Astronomers discover four mini-Neptunes

An international team of researchers announced the discovery of four new exoplanets. All of them belong to the class of so-called mini-Neptunes.

Illustration showing the orbits of four discovered mini-Neptunes. Source: Astrobiology Center

Mini-Neptunes are planets that occupy a position intermediate in size between Earth and Neptune. There are no such objects in our Solar System, but they are quite common in other stars and are considered promising candidates for studying their atmospheres with the James Webb Space Telescope.

Four more exoplanets have recently been added to the list of known mini-Neptunes. They were discovered during observations made by the TESS space observatory and the global network of ground-based telescopes MuSCATs. The radii of the newly discovered mini-Neptunes are about 2-3 times larger than Earth’s, and the orbital periods are less than eight days. They all orbit around red dwarfs, the most common stars in the Universe. They account for about 75% to 80% of the Milky Way’s population.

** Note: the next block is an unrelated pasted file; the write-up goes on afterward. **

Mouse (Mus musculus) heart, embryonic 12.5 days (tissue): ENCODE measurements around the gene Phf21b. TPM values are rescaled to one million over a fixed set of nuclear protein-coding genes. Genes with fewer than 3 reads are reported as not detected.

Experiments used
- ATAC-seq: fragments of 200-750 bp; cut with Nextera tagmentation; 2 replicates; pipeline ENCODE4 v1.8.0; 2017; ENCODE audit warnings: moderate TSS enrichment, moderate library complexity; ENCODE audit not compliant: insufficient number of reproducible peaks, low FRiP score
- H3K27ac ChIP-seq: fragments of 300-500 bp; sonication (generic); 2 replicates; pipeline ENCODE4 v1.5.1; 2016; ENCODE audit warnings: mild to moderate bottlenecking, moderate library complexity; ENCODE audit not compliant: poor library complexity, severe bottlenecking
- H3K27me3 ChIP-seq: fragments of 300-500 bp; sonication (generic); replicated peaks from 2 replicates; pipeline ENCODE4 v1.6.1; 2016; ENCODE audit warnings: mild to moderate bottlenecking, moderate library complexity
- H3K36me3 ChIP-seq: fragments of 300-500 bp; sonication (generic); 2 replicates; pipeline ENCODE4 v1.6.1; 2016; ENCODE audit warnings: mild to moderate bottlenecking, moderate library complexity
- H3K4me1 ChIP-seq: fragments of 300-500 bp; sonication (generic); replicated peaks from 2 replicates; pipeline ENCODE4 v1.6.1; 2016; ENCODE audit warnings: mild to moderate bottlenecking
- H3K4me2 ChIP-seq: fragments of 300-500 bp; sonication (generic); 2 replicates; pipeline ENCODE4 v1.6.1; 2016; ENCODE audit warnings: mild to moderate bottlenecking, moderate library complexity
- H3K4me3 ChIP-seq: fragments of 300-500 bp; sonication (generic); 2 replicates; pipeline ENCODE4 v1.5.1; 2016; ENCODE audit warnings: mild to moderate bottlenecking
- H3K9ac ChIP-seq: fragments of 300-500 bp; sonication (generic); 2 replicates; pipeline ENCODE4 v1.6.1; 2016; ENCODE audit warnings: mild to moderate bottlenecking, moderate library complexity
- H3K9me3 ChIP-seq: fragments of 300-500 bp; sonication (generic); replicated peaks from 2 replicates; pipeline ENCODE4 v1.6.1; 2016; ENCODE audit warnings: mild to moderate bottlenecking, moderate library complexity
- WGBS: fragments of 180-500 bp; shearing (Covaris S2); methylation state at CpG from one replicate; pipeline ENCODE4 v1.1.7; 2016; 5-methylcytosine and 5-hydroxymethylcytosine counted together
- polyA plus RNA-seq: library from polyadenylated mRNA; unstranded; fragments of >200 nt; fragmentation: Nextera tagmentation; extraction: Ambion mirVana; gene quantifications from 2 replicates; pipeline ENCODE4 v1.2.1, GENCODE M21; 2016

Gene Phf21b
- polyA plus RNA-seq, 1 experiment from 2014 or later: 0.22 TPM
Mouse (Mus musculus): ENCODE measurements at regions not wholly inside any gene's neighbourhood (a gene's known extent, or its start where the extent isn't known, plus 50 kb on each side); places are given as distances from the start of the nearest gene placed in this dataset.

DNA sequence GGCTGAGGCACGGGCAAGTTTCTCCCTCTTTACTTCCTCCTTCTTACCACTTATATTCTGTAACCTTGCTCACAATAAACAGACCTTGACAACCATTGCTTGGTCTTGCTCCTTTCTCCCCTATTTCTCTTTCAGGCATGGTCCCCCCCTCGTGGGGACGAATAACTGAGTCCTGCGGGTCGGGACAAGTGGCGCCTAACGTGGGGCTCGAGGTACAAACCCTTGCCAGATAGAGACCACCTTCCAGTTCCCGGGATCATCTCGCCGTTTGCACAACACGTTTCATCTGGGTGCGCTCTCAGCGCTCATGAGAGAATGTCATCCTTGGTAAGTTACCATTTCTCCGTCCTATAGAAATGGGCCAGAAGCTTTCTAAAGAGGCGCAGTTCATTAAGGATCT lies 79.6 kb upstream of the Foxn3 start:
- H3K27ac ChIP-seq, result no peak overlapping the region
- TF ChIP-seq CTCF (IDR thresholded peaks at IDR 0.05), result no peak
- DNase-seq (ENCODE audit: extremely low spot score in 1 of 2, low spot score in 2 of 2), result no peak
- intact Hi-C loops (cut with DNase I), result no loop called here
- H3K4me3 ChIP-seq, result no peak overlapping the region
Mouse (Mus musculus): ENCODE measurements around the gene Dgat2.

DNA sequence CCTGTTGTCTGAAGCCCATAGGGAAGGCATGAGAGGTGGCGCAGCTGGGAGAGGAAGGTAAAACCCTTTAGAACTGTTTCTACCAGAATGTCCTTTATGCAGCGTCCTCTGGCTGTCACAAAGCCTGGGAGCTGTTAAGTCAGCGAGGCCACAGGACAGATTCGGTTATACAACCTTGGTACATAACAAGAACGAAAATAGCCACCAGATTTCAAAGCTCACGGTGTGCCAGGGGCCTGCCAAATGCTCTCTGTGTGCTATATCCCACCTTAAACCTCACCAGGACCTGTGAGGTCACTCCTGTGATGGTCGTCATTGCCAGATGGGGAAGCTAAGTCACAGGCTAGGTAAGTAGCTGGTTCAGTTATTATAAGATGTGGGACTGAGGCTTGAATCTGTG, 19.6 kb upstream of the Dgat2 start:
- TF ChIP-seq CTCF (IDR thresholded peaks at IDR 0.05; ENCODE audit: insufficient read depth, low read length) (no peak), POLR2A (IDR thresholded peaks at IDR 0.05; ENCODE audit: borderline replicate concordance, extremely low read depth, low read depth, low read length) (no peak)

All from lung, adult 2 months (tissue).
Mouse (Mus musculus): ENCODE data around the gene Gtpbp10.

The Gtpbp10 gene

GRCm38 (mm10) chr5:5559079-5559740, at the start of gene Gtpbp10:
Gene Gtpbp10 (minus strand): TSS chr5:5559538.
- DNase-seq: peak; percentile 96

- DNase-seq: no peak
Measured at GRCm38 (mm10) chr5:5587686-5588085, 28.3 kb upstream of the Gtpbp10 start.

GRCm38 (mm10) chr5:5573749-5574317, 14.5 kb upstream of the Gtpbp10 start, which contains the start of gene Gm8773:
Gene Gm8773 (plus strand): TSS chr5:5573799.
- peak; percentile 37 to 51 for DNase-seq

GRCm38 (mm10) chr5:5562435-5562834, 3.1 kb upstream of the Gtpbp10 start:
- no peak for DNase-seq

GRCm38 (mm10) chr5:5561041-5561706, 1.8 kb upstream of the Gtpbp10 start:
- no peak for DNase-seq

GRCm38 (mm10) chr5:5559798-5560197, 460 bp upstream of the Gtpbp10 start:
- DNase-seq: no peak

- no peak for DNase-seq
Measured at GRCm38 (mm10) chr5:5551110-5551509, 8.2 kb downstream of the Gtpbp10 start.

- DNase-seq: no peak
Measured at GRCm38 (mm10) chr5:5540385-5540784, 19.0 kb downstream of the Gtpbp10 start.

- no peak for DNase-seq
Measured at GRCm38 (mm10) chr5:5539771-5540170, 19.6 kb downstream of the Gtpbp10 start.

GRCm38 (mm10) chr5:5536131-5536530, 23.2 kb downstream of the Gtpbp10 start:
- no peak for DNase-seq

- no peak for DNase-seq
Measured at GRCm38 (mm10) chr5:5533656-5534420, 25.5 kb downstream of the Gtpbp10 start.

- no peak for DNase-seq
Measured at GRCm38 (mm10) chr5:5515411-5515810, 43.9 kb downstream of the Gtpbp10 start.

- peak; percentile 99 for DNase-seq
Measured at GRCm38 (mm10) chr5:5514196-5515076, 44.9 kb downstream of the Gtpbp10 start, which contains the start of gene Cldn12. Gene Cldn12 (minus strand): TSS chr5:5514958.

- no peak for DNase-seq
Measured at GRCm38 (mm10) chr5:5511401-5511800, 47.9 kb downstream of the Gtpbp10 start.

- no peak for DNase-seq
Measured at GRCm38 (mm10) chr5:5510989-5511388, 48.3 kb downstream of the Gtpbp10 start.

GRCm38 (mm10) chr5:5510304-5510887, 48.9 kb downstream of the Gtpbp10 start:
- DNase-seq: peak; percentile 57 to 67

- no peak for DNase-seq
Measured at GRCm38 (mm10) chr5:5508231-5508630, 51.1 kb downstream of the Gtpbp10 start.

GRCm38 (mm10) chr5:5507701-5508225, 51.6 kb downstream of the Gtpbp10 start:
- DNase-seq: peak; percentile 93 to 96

Subaru telescope measurements of the radial velocities of the parent stars show that the upper limit of the masses of the four mini-Neptunes is 20 Earth masses. This suggests that they are not rocky planets like our Earth. Rather, they are likely composed of volatile substances such as water and ammonia.

Astronomers also found that at least three of the four mini-Neptunes had elongated orbits. In theory, this should not be the case. Over billions of years, tidal dissipation on the part of red dwarfs should have “rounded” their orbits. One possible explanation for this discrepancy is that, due to the peculiarities of their internal structure, mini-Neptunes are not subject to tidal effects.

Earlier we told you about an amazing exoplanet that managed to survive under the powerful radiation of its star.

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